deadlock: I am reading your post only now. Unfortunately, I believe that I am right. I will try to clarify better, because the issue is not so intuitive. You say: Your calculation has to do with the probability of a second mutation occurs in an individual who has already the first one. No. There is some confusion here. Let's see. If two independent mutations must be present in the same genome in a single individual (or clone) of the population, the probabilities for each event do multiply, and therefore the "double event" will have a much lower probability then each single event. That is the case where, after the first mutation happens, it remain limited to the individual genome where it happened. In the same time, or in a reasonable time, the second mutation could have happened in another individual (after all, it has the same probability of the first mutation, in the whole population). What you must take in consideration is what Dembski calls the "probabilistic resources". One probabilistic resource is tiem. The other one is the number of replications per unit od time, which depends on the size of the population and on its replication rate. Let's assume that the replication rate is constant. The probabilistic resources are then the population size and time. That corresponds more or less to the number of replications, that is the number of attempts in the random search. Now, if the original population is of 10^12, the probabilistic resources to get to the first mutation (if the two which are necessary) must be calculated on that population, because it is not important in which individual the first mutation will take place. So, although the probability of a single mutation may be low, usually the first mutation is achieved rather quickly (at least in bacterila populations), because the probabilistic resources are high: there are 10^12 bacteria reproducing, and what we need is that in one of them, any of them, the first mutation take place. OK? Now, once the first mutation takes place, we need the second one. It is equally likely that the second mutation take place in one of the individuals of the original population. After all, the probability of the two events is similar. Even if it takes more time than was needed to get the first, it is perfectly reasonable that we can have both mutations, but in different individuals of the population. The probabilities do not multiply. But the result is useless, because the two mutation are in different individuals, or clones, in a population of 10^12 individuals. But, if the first mutation in itself gives the single individual a definite reproductive advantage in the population, IOWs if it is selectable by NS, after a finite time the whole population will be made of descendants of the mutated individual, each with the first mutation. That is the darwinist scenario (which I don't believe to be true, because complex functions are not made of individually selectable steps; but here we are assuming it for our reasoning). In this case, once the whole population has been substituted by the expanding clone (which is a necessity mechanism: it has not probability, or its probability is 1: it just needs some time, but it is a finite time), then we are again in the initial condition: the second mutation has the same probabilities to happen as the first had in the initial conditions, therefore we can expect it to happen more or less after the same time. So, the scenario is completely different, with or without the expansion. Without the expansion, the probabilities multiply, the probabilistic resources for the second event are 10^12 times lower than those for the first event, and therefore the total time needed is 10^12 times greater than the time needed for a single event. With the expansion, the time needed to have both events in an individual is more or less double than the time neede for one event, plus the time needed for the expansion. So, Spetner is wrong. If there is some error in this reasoning, I will be happy to understand and acknowledge it. gpuccio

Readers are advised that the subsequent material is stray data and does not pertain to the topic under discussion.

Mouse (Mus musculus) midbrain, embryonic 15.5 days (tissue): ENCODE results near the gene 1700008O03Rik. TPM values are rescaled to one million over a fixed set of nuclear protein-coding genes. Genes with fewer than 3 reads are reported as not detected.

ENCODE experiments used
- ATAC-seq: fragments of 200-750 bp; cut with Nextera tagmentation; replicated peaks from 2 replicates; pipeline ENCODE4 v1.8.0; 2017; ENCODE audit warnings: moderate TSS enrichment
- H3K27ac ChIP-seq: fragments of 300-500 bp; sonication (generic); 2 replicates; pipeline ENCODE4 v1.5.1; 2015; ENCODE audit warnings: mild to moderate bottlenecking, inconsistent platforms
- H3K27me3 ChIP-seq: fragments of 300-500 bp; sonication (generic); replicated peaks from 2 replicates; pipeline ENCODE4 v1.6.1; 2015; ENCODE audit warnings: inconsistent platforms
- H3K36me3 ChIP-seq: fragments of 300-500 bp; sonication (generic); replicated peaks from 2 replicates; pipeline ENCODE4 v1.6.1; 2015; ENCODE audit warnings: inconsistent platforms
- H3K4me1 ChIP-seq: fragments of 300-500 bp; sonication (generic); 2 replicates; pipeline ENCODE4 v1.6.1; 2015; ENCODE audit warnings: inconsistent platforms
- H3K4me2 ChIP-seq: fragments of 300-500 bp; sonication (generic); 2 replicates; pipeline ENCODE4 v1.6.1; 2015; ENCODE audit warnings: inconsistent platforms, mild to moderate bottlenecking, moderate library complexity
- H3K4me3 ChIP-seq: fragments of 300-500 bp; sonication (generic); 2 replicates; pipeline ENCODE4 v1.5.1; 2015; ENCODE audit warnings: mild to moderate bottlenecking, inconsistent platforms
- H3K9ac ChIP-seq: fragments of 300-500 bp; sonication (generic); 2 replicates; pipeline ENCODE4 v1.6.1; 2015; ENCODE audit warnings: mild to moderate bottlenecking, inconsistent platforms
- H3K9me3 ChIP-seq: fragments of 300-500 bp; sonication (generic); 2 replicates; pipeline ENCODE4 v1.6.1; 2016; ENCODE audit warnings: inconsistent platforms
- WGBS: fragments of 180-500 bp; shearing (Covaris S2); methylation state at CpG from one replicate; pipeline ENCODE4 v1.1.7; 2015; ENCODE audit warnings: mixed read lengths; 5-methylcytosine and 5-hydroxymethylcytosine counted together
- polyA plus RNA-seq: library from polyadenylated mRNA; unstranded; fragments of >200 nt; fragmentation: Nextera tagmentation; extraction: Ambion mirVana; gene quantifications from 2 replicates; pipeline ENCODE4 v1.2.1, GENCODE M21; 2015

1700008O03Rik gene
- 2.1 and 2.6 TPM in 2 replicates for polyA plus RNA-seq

gpuccio: I think that you didnt pay attention to the phrase: "and will survive to take over that population" All your concerns about Spetner calculation ignore that. Your calculation has to do with the probability of a second mutation occurs in an individual who has already the first one. But That´s not what Spetner´s calculation is about.Spetner is calculating the probability of a mutation happens and get fixed in the population.So, the first mutation cannot increase or decrease the probability of the second mutation happens and get fixed. They are independent from each other.So, Spetner is right. deadlock